Manage a tenancy: Weeknotes 24/04/2019

Manage a tenancy is a service we’re developing for housing officers to be able to carry out their visits and checks processes in residents homes using a mobile solution.

This week we held the Manage a tenancy show and tell at our Stamford Hill Neighbourhood Housing Office. Here’s the update from that session.

We’ve paused any further development work on the Tenancy and Household Check and Home Check processes. Most issues now being seen with these processes relate to issues with tenants’ data and need to be investigated as soon as resources are available.

The Introductory Tenancy Visit process will be able to be released as soon as issues with the ‘scheduler’ for automatically adding the process to the housing officer’s work tray is resolved. Issues with the Review and submit page were resolved.

Introductory tenancy vist start page
Introductory tenancy visit start page

ETRA (Enhanced Tenants and Residents Association) process to record issues raised at TRA meetings and send them to relevant service areas for response, continues with our apprentice developer doing great work in developing the UI in OutSystems and linking it up with APIs. Some issues around saving assets are to be resolved.

We’ve also deployed some improvements to the ‘hub’. Immediately noticed (and liked) by a housing officer at the Show and tell.

Managing people data project: Weeknotes w/b 08 April

We are two weeks into our discovery phase and the team has achieved so much already.
We have;
– collaboratively identified participants and created our participant list
– collaboratively developed our discussion guide
– 2 user research interviews interviews have already taken place and several others booked
– we have had one wash-up session and several others booked

Many thanks to Wingwo. Andrew, Kirstine, Gerard, Husain and Henry.

Re-engineering Hackney content: Weeknotes 23 April

Short week so we’re opting for bullets so you have time to read them:

– Populated most of our first section in Contentful
– Adapted test-driven development practices to hone the process of content population
– Designed the contact block and started to look at mapping with Liz Harrison’s team to make sure users can physically get to where they want
– Deconstructed OneAccount to ensure its user journeys are optimal
– Integrated Jest for automated testing and piloted an alternative to Circle CI for builds
– Looked at the site hierarchy to see if we can reduce from six levels and the simplify navigation (we can)
– Got a little over-excited about Find My Nearest

Next show and tell is Thursday 1 May.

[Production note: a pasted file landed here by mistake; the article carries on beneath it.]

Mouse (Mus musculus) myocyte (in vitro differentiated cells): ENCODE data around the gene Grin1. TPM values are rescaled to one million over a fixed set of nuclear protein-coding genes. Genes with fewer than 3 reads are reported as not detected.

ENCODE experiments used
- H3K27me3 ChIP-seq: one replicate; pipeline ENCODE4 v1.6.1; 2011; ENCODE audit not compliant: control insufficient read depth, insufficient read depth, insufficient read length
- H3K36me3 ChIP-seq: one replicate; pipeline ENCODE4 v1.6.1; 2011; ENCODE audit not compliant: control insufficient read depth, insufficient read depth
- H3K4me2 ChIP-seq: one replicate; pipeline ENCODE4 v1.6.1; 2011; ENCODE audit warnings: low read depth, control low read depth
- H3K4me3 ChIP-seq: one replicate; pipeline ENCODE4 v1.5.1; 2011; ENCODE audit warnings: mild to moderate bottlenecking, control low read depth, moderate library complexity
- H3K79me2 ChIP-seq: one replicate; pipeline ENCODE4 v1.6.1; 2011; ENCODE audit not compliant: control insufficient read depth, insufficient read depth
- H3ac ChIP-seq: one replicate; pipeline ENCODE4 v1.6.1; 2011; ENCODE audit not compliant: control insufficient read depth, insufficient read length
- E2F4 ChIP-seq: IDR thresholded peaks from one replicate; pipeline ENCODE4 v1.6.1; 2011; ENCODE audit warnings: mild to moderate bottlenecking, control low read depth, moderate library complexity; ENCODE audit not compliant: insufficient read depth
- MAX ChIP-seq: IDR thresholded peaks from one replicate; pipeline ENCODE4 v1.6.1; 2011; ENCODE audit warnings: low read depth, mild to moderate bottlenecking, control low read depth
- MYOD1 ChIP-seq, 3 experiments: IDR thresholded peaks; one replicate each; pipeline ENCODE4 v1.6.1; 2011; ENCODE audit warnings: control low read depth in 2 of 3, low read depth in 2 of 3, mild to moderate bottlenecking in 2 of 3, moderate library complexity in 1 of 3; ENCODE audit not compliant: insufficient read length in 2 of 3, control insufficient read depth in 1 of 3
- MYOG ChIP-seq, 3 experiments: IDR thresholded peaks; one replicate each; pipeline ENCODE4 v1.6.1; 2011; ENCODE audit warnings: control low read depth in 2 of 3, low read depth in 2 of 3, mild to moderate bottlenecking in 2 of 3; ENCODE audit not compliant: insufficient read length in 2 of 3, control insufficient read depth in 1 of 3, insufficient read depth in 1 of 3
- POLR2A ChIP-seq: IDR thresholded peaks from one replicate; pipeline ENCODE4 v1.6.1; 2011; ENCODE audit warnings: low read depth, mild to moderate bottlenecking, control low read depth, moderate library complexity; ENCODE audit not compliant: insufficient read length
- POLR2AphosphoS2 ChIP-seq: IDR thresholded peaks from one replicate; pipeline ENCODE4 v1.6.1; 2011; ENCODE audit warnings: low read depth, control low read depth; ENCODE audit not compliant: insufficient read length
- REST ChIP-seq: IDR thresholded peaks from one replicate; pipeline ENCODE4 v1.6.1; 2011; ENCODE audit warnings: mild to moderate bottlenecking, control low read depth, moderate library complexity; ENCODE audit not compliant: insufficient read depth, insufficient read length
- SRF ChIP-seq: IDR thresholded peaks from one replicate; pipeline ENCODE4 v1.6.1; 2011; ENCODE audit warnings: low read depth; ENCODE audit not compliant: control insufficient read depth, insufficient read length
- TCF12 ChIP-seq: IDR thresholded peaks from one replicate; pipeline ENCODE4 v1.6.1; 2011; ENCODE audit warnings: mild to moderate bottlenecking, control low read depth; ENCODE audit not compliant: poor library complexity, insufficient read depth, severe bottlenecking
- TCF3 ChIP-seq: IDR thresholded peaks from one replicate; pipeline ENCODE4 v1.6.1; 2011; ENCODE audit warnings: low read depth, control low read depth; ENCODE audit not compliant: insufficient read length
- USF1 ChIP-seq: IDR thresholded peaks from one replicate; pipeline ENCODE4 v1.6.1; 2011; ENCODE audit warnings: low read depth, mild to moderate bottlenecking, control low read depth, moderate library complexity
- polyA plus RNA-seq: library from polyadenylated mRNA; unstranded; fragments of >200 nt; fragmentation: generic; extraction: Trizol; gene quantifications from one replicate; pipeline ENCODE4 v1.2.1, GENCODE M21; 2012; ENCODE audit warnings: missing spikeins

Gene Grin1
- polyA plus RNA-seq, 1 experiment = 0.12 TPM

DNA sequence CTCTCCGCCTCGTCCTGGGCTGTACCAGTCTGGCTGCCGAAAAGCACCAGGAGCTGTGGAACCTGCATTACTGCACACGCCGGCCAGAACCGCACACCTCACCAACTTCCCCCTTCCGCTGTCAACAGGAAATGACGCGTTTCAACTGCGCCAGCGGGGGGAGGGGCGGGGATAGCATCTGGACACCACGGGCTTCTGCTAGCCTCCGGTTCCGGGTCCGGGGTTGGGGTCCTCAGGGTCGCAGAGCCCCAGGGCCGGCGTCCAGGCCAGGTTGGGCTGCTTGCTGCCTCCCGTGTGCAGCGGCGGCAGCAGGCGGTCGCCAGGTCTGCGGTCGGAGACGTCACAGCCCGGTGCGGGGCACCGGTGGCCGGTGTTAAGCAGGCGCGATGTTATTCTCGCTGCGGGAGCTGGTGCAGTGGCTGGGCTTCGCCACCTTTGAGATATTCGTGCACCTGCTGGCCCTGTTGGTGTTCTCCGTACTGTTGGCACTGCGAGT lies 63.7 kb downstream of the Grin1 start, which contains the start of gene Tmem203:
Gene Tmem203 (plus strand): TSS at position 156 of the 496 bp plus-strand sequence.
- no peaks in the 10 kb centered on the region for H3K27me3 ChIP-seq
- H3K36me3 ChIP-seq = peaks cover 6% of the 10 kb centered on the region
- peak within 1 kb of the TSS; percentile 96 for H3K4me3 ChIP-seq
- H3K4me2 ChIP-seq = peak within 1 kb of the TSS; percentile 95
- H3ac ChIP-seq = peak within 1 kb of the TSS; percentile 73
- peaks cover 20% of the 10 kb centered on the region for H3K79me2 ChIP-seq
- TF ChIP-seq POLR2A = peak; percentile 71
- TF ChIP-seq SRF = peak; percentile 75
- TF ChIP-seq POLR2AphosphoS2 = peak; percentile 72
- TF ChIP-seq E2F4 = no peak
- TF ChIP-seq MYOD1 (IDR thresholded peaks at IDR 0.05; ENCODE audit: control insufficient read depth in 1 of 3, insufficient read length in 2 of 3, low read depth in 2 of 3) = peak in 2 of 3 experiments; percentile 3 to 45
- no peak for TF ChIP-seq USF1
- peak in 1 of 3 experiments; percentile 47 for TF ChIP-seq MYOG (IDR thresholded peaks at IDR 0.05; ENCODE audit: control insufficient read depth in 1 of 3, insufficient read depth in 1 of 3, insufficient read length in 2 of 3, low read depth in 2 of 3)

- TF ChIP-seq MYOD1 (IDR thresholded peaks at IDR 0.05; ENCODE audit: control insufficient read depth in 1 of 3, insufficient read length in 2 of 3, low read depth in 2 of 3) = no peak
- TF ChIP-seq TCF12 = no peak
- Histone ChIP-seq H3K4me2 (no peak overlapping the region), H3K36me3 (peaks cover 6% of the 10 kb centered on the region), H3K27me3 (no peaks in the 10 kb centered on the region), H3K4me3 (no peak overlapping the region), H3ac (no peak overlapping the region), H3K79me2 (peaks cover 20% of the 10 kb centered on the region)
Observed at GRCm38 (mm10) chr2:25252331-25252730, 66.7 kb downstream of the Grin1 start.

Hackney Spacebank: Weeknotes w/b 15th April

As it is a short week, here’s three things you need to know about Spacebank

Putting aside niggling doubts
When someone wants to do “a thing” and needs somewhere to do it, what’s their first step? We did a Twitter poll this week to find out the answer as well as some guerilla research at Hackney Central Library.

We found that that the vast majority of people turn to Google as a starting point. A significantly smaller minority of people would ask a contact or visit the Council website. This nugget of information will shape how we construct our user journey.

Shifting our focus
In this phase of the project we are looking at how people access and book space at libraries. We’ve found out that of our three user groups it is voluntary and community organisations who are most likely to book library rooms for meetings or training.

Why is this important? Up until now we’ve been focused on a different set of users – resident groups. Despite some excellent contacts from colleagues and ruthless detective work from Sam Whitlock and Winston Mullings this group is very difficult to reach. Combined with the new information about library bookings and a review of our Discovery findings we’ve decided to shift our focus onto voluntary and community organisations.

This is a larger, more accessible, group with almost identical needs and pain points to resident groups. The key difference is that residents groups experience the difficulties more acutely because of a lack of time and resources. Our assumption is that if we improve access to library space for groups who use space now, we add value to a larger number of users quickly and we could help a brand new audience (resident groups) access library space in future.

Having more conversations
This sprint has shown us again the value of having good quality conversations early and frequently. It can be hard to challenge the ideas of others and to be open to other ways of seeing things. The team has handled this with honesty, good humour and integrity. We’ve agreed steps to make sure this keeps happening in a positive way. We’re changing the way we organise sprint refinement (a planning exercise) and how we use Trello cards (a way of tracking the granular work we do each sprint).